The Problem of Disabled Prisoners

Posted by: Russell Hebets       20-Jul-2016       (0) Comments        Back to Main Blog

On July 26 the Americans with Disabilities Act turns 26 years old. This civil rights act not only barred discrimination against those with disabilities but advanced services, accommodations and access across all public agencies.

Are Prisons Complying with the ADA?

A new report indicates that these advances are not being provided to inmates with disabilities and that those with disabilities tend to be overrepresented in prison populations. This high level of incarceration is largely due to over-policing of minor crimes like homelessness, loitering, panhandling, and other crimes of poverty as well as the reduction of mental health facilities. While, in general, deinstitutionalization is a good thing, it is not enough by itself. In order to reduce prison populations, better social programs have to be put in place to benefit those with disabilities. To date, these programs have not met the needs of the disabled population.

The Issues

Prisoners (federal and state level facilities) are three times more likely to report having a disability and reports from jail (county or municipal facilities) are higher at four times more likely. These tend to be cognitive disabilities like autism, Down syndrome, dementia, and intellectual or learning disabilities. This is an often unreported and underexposed aspect of criminal justice and the results are expensive and devastating.

Prisons or jails are unlikely to provide the services required by one with a disability. Medical care and accommodations are limited if they exist at all, despite the laws that dictate access and support services for those who need them. The lack of care often exacerbates the person’s situation. Worse yet, those with disabilities are often confined to solitary for “their own protection”, however, solitary is tremendously stressful and leads to long term mental health distress, even for those without disabilities.

A prison or jail sentence can add to the burdens that those with disabilities already face. It is hard enough to find employment and stable housing without a criminal record, and infinitely more difficult with one. Additionally, re-entry programs or diversion programs often cannot provide needed accommodations, making them less useful to all involved.   

Olmstead v. L.C.

Olmstead v. LC  was a 1999 Supreme Court ruling that furthered aspects of the ADA by requiring a reasonable modification for those with disabilities and an emphasis on community based and treatment based options rather than incarceration or institutionalization, where possible. This ruling emphasized the “integration mandate” of the ADA, meaning public agencies must provide for the needs of those with disabilities as well as find resolutions that are as community integrated as possible. Olmstead reinforced the ADA by declaring that segregating disabled individuals into institutions was a violation of the American with Disabilities Act (ADA) of 1990.

What is Prison Like with a Disability?

Another cruel aspect of having disabilities while jailed is that administrators or other authorities in the prison may punish individuals by depriving them of care. One story tells of a man who had his walker taken away for making too many complaints about jail conditions. Without a walker he could not readily get around and missed his insulin shots. Finally a doctor had to re-prescribe his walker so he could get to the insulin he needed. Other stories detail how prisoners without needed equipment find themselves crawling on the ground to move about; or how deaf inmates may not be accommodated so they lose their ability to make phone calls or communicate with staff, further undermining their rights.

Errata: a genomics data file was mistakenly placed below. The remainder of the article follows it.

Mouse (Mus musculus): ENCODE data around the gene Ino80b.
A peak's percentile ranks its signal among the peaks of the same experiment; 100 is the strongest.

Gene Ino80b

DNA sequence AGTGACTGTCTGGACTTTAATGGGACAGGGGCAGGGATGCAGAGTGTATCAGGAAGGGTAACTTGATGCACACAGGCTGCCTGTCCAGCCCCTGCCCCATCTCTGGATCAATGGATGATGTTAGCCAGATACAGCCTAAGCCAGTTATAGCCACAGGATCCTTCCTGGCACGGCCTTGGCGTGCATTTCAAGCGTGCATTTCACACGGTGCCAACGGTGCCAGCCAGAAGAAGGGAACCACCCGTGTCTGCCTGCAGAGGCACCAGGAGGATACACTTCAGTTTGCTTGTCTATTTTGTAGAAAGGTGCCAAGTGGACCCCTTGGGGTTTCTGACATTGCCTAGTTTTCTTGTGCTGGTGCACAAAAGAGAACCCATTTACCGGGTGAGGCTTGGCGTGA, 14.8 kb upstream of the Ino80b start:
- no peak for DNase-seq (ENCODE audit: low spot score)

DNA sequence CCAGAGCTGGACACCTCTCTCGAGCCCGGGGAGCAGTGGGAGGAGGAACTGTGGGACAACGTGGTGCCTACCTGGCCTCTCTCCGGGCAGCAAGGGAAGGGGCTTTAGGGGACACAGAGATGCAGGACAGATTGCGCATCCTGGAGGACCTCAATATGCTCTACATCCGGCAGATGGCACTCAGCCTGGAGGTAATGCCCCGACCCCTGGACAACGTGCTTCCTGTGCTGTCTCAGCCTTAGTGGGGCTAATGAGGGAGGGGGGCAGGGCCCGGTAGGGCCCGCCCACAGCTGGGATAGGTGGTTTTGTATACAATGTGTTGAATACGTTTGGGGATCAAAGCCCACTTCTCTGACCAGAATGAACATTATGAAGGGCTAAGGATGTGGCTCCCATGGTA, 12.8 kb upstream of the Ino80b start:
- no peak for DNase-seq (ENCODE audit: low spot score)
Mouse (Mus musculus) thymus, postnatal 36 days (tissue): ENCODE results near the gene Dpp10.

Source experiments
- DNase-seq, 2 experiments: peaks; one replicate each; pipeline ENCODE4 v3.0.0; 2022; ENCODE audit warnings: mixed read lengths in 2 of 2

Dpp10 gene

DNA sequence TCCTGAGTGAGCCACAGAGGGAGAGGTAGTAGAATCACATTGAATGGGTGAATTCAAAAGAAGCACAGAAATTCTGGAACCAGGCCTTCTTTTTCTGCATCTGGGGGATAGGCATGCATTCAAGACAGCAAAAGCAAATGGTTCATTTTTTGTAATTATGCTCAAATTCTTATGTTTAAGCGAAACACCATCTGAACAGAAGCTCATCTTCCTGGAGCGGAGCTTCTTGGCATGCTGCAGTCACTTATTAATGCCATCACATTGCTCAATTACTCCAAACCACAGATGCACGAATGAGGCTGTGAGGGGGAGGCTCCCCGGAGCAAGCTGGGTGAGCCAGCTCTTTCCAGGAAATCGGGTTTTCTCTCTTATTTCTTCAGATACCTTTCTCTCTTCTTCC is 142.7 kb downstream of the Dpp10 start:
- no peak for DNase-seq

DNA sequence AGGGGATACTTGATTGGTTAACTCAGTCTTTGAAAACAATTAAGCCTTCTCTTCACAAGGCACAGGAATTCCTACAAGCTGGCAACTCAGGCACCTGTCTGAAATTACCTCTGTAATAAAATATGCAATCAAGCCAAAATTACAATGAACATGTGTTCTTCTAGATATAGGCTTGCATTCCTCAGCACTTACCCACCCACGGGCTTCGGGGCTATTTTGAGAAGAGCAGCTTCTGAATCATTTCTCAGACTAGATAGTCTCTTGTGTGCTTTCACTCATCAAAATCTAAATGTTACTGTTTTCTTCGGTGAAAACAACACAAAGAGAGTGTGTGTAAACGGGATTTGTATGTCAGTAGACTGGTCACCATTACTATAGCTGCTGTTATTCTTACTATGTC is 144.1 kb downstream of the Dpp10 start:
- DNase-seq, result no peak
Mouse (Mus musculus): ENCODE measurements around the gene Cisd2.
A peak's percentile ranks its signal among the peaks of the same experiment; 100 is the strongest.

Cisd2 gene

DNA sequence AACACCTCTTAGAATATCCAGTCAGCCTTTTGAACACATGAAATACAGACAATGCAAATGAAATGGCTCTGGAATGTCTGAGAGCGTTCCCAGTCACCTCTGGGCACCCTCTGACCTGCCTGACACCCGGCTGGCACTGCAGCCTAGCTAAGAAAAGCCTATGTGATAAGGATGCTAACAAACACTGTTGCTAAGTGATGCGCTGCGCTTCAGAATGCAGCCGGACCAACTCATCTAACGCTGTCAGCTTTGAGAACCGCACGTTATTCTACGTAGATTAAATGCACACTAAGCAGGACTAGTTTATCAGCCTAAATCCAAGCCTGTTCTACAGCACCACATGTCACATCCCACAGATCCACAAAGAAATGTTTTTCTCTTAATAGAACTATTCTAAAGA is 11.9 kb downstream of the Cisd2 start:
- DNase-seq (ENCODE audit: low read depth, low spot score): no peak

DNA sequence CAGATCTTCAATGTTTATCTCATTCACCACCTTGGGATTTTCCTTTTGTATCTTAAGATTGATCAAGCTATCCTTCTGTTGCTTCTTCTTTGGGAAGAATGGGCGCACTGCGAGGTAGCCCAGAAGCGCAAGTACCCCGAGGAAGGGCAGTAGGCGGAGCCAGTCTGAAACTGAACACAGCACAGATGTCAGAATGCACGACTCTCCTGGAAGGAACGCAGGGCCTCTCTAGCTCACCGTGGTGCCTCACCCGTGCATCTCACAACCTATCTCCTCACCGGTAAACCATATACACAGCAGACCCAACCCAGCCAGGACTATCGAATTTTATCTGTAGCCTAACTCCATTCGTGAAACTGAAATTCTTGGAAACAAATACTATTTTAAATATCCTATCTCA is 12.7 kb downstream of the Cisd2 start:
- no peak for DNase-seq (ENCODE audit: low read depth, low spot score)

To add insult to injury, even when doctors approve a wheelchair for an inmate, the guards may judge the situation differently. Yet another harrowing story tells of a prisoner who was dumped out of his wheelchair by guards for refusing to give it up. They felt one of his legs worked well enough to relinquish the chair. The inmate knew reintegration into the general, more able-bodied population would put him at great risk, but the guards didn’t see it that way. They felt he was only claiming to be disabled to stay housed in the less violent ward.

While these stories are anecdotal, they highlight a significant concern in the prison system.  The jailors have near absolute power, and as the saying goes, absolute power corrupts absolutely. 

How Do We Better Enforce the ADA?

Like with much of the discussion around criminal justice reform, it is increasingly clear that alternatives like special community placement, or rehabilitative therapies are not only a more effective way to address excessive incarceration, but significantly cheaper, too. There is also a need to address the privatization of institutions and how to better gain compliance from these corporations. But in the case of those with disabilities it will take an even wider scale approach to addressing the spectrum of issues, from the way the system deals with crimes of poverty in the first place, to the kind of treatment and options they provide in conjunction with sectors outside of criminal justice. These systemic reforms are needed to see a real change in how we treat people with disabilities caught up in the system.


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